The Zen Influence in the Sciences

untitled-zen-imagesScience does not need mysticism and mysticism does not need science but (humans need) both.
A quote from Fritjof Capra

Increasingly we’re witnessing in action the rise of scientism and its false claim that science alone is the final authority on universal truth even though such a ruling may fall outside its field of expertise.

Emphasis on the scientific method alone rather than the scientific discipline categorizes subjects as diverse as physics, biology, and the humanities of sociology, psychology and philosophy under the broad spectrum labelled the sciences.

As author Rupert Shortt duly notes; scientism is a sitting duck because a proposal such as ’the only meaningful statements are those derived from natural science’ is not itself a proposal of natural science and so is flawed. The same argument can be used against the soft sciences.

The idea that objective reality doesn’t exist is a reoccurring theme popping up all over recently and is impossible to ignore.
This translates into reality being different for everyone as it’s based on individual perception so therefor cannot be objective.

In fact this reasoning has more in common with Zen Buddhism where human consciousness plays an active role in creating its own reality.

Simply put the argument is reality is an illusion and goes something like this- if an object or event goes unnoticed it either doesn’t exist or didn’t occur. Observation is also falsely equated with perception instead of measurement which is elementary to classical science.

In cognitive science perception is in the eye of the beholder called “consciousness agents” although if realities are all subjective one must wonder if the purpose is not self-defeating.
If this is the direction cognitive science is headed what impact if any it will have on the natural sciences.
Has the materialistic worldview been abandoned in favour of a more philosophical or spiritual one?
Or more specifically are certain philosophical/ spiritual allegiances driving science?

While the long held big bang theory still has substantial support the theory of multiple universes is gaining ground in popularity.

A 2014 article in the Huffington Post titled; Toward a post-materialistic science -is self- explanatory promoting a 360 degree revolution in scientific thought.

Its source comes from an essay in Explore- a journal of science and healing called- manifesto for a post- materialist science- and goes onto claim that this new understanding is to science what Luther’s 95 theses were to religion.

The essay’s collaborating authors are from fields such as biology, neuroscience, psychology, medicine and psychiatry and their views are emergent not mainstream. .

The article goes on; the newest frontier of science is the study of consciousness which is biased by a materialistic outlook. Therefore this has to be changed in favour of a non-materialistic worldview bent?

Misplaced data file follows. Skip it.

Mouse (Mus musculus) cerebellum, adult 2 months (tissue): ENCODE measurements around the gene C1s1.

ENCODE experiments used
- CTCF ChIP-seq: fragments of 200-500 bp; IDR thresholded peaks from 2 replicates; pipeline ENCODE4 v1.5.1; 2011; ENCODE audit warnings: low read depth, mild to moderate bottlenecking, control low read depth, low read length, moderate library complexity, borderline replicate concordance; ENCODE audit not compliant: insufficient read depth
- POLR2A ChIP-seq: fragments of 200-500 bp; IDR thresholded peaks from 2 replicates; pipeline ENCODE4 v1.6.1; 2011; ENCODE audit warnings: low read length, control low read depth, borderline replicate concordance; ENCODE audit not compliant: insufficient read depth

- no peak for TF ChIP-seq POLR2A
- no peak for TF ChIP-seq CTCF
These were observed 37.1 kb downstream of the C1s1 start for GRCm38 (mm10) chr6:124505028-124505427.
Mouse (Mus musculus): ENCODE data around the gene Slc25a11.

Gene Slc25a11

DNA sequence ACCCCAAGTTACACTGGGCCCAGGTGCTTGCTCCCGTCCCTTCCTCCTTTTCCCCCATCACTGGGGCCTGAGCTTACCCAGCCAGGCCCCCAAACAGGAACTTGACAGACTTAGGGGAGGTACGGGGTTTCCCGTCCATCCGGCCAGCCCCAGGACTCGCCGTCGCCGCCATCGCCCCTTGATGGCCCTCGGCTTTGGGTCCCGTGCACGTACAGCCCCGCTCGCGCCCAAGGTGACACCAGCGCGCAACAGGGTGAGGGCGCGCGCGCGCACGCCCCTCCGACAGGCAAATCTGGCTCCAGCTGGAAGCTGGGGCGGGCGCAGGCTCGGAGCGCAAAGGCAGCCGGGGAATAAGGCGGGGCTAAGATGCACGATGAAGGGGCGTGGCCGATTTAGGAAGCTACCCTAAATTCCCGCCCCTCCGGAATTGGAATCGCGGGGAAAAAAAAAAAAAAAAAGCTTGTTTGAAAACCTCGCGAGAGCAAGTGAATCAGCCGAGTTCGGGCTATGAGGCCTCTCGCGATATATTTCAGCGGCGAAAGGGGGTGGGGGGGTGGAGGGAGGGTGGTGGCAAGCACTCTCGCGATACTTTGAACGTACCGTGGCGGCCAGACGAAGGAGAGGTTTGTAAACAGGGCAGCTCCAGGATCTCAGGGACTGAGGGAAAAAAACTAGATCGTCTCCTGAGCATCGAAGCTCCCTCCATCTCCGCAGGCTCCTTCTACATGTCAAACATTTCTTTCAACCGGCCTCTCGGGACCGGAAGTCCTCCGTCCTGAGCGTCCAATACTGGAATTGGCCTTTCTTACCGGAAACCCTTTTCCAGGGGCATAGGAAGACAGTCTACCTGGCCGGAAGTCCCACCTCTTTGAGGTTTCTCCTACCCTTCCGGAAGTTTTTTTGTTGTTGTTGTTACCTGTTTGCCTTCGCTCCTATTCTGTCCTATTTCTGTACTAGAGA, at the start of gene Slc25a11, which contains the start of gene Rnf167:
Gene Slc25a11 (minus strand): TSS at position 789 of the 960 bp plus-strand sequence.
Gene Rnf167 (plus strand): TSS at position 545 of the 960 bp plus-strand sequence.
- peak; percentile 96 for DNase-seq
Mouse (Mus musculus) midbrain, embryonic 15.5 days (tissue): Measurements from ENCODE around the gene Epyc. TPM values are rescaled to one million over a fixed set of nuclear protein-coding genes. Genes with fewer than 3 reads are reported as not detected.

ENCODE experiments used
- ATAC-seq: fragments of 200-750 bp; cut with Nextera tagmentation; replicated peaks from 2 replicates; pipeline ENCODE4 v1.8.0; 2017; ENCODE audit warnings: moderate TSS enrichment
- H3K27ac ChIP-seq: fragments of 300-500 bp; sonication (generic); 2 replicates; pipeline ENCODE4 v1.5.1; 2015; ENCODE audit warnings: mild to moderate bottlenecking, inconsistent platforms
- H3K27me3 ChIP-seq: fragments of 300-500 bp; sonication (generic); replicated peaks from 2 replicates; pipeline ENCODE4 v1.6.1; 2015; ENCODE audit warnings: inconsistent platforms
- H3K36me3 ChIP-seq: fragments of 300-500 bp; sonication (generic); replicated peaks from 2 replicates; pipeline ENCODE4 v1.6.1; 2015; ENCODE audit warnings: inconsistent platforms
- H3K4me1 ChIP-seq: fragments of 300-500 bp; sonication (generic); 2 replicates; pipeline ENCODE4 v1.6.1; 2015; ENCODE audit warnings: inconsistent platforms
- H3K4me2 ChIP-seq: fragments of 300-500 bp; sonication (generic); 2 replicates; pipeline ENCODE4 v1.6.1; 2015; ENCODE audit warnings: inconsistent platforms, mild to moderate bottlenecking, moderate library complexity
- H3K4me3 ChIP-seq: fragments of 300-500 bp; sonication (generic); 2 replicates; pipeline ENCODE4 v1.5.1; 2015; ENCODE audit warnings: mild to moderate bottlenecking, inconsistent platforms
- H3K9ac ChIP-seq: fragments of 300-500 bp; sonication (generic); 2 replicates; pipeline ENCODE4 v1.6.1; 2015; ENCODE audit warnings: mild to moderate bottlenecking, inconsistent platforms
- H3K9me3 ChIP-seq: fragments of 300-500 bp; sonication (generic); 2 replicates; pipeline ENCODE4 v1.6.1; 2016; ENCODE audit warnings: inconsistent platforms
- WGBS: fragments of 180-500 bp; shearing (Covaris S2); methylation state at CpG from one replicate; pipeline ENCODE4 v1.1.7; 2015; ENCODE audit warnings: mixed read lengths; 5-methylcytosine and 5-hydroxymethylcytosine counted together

The authors propose a radical post-materialism where the mind represents an aspect of reality as ancient as that of the physical world.

They drop the bombshell idea of the mind being fundamental to the universe- that is- it cannot be separated from matter which is part and parcel of the building blocks of the universe.
Put another way – the mind is the ghost in the machine of the brain.

This seems a convenient play on semantics as if re-defining terms explains the why’s and how’s.
As one neuroscientists admits; the brain and mind are related but how remains an enigma.

The idea of a non- materialistic universe isn’t new- but found in the philosophy of Kant and Hegel- but what is new is the naming of the science of the future as “post materialistic”
Where mind is no longer separated from matter- philosophy and natural philosophy is reunited and the clash between science and religion via consciousness is resolved according to the authors.

Much has been written about the compatibility of Buddhism with science with the former entering into the science and religion dialogue.

It’s known that the philosophic and psychological teachings of Buddhism share common traits with modern scientific and philosophic thought.

Well known stem cell researcher- Robert Lanza- released a book a few months ago titled; Biocentrism-how life and consciousness are the keys to understanding the universe.
The title alone is more new age than scientific in nature.

Apparently Lanza turned his attention to the disciplines of Quantum and Astro physics fairly recently.

Biocentrism teaches that life and consciousness are fundamental to the universe and that consciousness creates the material universe- not the other way round.
He also believes in the theory of multiple parallel universes where the body may be dead in one reality yet alive in another.

Supporters of the non-material universe call this the third scientific revolution; the first was the physical world of the enlightenment; the second the biological world of evolution through Darwinism; and the third the spiritual world of non-materialism when combined with the other two completes the cycle.